Monday, May 24, 2010

Robin Hood (1922)

As King Richard the Lionheart prepares to go on Crusade, his good friend and trusted knight Robert, Earl of Huntingdon, distinguishes himself in a tournament and wins the heart of Lady Marian Fitzwalter. In Richard's absence, however, his brother Prince John takes advantage of his position as regent to enrich himself and his cronies, squeezing every possible penny out of an increasingly distressed populace until a grassroots resistance begins to coalesce around a certain merry outlaw in Sherwood Forest.

Douglas Fairbanks as Huntingdon/Robin, Wallace Beery as Richard, and Alan Hale as Huntingdon's squire/Little John: how can you go wrong?  It probably says something that two days after I watched the DVD I don't remember the actress who played Marian, though.

Interesting take on the legends.  There's no trace of the Norman/Saxon tensions that would be so prominent in the gloriously Technicolor Errol Flynn version sixteen years later, and certainly no hint of the pagan mysticism of even more recent versions.  Robert is seen to accompany King Richard on Crusade, but never reaches the Holy Land, so there's no chance of adding a Muslim to the merry men. 

I watched this with my brother, who fell asleep in the first thirty minutes.  It's pretty long for a silent movie, but I found it entertaining.

Monday, May 3, 2010


When Daiyu admires a black jade ring at a booth at Fair Saint Louis, the elderly Asian vendor tells her it is meant for her because her name means "black jade." Persuaded to buy it, Daiyu passes under the Gateway Arch wearing it and finds herself transported to another world, where the continent was colonized from the opposite direction; instead of being an adopted Chinese teenager in the United States, she is, to all appearances, a young woman of the ruling Han class in Jia.  Kalen, the kindly white boy who takes her in hand during her initial panic, is a desperately poor laborer a step away from being homeless, but he knows the people who needed Daiyu or someone like her to come to their world, and he takes her to someone who can explain: she must infiltrate the highest level of Han society to send another traveler back to his world of origin.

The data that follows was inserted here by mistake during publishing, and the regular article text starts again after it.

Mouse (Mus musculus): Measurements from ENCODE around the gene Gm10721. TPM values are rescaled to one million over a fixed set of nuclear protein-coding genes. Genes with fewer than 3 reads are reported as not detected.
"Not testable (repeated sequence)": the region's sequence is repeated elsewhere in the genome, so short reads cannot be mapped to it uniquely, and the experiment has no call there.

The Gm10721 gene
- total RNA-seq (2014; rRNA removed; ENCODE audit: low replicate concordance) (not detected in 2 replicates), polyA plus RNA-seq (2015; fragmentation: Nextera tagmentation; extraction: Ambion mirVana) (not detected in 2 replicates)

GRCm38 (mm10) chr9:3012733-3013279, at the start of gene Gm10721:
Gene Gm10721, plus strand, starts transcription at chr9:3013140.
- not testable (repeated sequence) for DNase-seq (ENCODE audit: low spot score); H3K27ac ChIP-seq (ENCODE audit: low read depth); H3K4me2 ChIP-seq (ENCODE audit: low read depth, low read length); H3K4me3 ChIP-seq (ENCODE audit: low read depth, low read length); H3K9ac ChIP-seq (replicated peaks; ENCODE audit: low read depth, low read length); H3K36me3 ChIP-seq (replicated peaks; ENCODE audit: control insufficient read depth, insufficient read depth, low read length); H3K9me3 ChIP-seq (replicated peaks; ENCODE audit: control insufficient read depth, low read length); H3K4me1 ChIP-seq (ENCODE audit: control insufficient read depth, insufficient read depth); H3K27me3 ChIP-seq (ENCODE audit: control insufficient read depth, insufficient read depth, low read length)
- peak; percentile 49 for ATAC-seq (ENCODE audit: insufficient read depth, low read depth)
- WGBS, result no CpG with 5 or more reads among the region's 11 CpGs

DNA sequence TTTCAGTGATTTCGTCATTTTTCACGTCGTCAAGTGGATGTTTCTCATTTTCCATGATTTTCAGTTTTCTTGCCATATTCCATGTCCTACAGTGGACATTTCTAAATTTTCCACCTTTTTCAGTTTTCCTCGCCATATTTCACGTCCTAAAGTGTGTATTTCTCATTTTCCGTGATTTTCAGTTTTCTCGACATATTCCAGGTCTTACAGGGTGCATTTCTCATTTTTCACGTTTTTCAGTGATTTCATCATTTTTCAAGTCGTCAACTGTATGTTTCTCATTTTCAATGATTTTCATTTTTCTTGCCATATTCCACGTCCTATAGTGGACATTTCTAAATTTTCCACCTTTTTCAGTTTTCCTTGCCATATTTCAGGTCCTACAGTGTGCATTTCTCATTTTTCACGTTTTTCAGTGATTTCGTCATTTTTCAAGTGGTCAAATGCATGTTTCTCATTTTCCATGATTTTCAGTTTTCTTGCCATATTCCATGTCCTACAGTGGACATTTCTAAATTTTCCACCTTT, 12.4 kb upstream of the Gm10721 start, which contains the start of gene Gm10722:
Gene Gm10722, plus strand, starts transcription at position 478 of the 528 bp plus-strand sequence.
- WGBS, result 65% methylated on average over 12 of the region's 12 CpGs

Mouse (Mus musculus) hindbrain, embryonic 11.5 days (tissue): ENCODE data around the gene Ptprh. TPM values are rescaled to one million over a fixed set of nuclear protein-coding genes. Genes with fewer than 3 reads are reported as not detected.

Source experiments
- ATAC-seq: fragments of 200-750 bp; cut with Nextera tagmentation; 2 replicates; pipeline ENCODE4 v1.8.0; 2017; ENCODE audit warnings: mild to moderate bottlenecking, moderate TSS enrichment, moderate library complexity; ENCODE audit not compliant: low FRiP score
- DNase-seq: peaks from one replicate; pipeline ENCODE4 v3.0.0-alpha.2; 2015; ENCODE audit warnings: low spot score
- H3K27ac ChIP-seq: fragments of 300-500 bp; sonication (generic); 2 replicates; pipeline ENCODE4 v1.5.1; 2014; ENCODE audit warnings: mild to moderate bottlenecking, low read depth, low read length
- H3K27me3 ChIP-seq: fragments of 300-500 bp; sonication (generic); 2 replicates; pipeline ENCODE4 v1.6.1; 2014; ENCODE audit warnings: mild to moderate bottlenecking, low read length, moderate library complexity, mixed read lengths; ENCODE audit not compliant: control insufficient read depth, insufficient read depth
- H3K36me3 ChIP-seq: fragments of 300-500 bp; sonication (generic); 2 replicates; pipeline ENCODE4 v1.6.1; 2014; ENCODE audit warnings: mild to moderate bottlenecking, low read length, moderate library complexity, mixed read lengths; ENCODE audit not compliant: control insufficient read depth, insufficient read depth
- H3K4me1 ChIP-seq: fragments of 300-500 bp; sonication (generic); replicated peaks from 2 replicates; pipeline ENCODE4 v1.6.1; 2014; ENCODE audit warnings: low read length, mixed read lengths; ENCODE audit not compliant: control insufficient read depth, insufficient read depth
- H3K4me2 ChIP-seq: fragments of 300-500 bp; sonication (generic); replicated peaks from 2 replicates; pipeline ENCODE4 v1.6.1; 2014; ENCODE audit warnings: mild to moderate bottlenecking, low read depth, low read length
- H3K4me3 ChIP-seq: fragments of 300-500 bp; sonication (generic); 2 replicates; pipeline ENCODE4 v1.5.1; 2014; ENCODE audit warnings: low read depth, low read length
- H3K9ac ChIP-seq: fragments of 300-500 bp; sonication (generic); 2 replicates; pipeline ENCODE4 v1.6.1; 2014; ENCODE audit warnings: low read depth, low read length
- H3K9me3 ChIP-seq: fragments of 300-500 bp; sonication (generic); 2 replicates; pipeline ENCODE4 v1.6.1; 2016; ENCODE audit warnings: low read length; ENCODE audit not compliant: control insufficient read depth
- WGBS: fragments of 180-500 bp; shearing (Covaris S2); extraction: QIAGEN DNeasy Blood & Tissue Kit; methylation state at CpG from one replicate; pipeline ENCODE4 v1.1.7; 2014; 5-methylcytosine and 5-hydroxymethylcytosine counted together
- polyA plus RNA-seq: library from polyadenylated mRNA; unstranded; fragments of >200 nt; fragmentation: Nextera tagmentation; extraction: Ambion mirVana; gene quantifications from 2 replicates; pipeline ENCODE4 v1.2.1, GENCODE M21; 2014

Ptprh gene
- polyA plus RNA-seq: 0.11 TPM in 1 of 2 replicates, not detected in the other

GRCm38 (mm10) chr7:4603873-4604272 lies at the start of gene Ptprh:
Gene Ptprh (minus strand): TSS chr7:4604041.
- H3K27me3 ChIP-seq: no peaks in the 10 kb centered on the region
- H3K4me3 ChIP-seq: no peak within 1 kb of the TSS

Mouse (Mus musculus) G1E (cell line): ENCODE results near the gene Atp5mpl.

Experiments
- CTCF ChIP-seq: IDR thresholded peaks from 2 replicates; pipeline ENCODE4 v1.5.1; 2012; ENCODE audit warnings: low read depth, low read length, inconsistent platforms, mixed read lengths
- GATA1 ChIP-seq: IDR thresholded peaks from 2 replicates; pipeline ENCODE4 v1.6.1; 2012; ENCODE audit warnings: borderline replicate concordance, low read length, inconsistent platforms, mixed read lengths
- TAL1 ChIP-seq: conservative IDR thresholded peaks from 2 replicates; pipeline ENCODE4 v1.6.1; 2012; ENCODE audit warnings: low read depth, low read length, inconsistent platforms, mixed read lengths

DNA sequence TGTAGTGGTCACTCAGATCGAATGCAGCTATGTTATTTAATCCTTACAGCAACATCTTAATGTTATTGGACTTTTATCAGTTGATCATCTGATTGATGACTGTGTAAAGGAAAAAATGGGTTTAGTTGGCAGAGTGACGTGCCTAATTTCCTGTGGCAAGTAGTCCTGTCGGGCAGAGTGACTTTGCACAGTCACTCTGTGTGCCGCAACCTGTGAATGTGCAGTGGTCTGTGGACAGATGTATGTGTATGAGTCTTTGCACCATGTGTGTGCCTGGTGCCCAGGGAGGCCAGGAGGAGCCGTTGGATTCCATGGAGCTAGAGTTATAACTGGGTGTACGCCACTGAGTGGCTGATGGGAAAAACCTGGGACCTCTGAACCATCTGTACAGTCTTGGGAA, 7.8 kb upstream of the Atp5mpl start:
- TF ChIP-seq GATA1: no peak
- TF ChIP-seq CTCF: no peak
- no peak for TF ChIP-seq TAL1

I like Sharon Shinn's novels, and I recommend them often, particularly to people who don't necessarily read a lot of fantasy but do like romance.  The romantic element in this one kind of takes a back seat to the politics, but is still an important part of the story.  I liked the concept of many different worlds, or "iterations," made by various gods in imitation of an original world they all thought they could improve on; Jia is not the original, and neither is Earth.  Daiyu seems oddly passive for a large part of the story, but she has a brain and she's not afraid to use it.